Unfortunately the same can't necessarily be said of all the supporting actors, who sometimes appear over-the-top, or a bit ham-fisted next to Frank. In general though this doesn't detract from the humour of the episodes, as Crawford's incredible physical performances are always the main thing grabbing your attention. Some of the stunts this man did for the sake of our entertainment are amazing, and as I saw him dangling from ladders, trains, horses, 20-storey buildings, and so on, I couldn't help but wonder how many actors of today would risk their precious bodies for the sake of the audience.
You do however get the impression that the character is still being developed in the actor's mind for the first few episodes, and I'm still not sure if the shaking hands and lips are very clever acting, or actually indicate that Crawford was very lacking in confidence at the time. All that aside though this is certainly a character that is hard to forget once you've seen him in action, and I think the fact that Michael Crawford co-wrote the scripts is one of the reasons he understands Frank so well.
Frank is one of those tragic comic figures who sometimes leaves you not knowing whether to laugh or cry at the fates that befall him, as he continually tries to put things right and please his long-suffering wife Betty (Michele Dotrice). In comparison, characters like Laurel and Hardy, or Inspector Clouseau are positive success stories. It's this painful factor that makes it a bit hard to sit through a whole series without any decent breaks. Although still being just as funny today as they were all those years ago, I'd recommend that you don't watch more than one or two episodes in a row.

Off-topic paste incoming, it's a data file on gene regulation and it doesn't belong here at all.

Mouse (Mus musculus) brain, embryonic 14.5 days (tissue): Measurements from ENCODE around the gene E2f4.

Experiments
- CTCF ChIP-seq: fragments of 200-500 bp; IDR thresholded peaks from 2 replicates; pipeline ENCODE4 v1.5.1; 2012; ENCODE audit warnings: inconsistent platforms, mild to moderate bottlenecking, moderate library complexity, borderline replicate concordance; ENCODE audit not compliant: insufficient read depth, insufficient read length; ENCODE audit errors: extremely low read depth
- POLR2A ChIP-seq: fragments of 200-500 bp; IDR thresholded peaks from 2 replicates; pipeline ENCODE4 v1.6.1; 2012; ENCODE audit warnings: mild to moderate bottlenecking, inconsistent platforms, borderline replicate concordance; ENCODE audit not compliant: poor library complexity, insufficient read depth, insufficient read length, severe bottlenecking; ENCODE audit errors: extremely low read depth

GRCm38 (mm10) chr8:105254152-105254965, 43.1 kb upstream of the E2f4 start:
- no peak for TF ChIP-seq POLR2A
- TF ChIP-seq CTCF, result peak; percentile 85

My initial reaction to this transfer was pleasant surprise at its sharpness, as I wasn't really expecting much from a 1973 TV series. I ended up doing a comparison between this and the Fawlty Towers DVDs, and for something that was shot almost half a decade earlier this transfer stands up very well.
This disc is presented in an aspect ratio of 1.33:1 and is obviously not 16x9 enhanced. This is the original aspect ratio of the material.
The sharpness throughout is generally better than I expected, although the outdoor scenes (which are shot on film rather than video) leave a lot to be desired. These tend to be grainy and indistinct, and are quite a contrast to the relatively sharp interior shots. A couple of the worst examples of this grain can be found at 84:17 and 139:14. Shadow detail is also not good in these outdoor scenes, evidenced by scenes such as 69:00 and 180:10. I didn't notice any low level noise in the darker scenes though. The good news is that these outdoor shots make up only a small part of the episodes.
Colour is what you'd expect from an old TV series such as this - faded and not very realistic. However, they are nice and solid, and don't display any chroma noise (which can be quite a common problem with these types of TV series). The outdoor scenes shot on film have slightly better colour, but they still aren't exactly vibrant.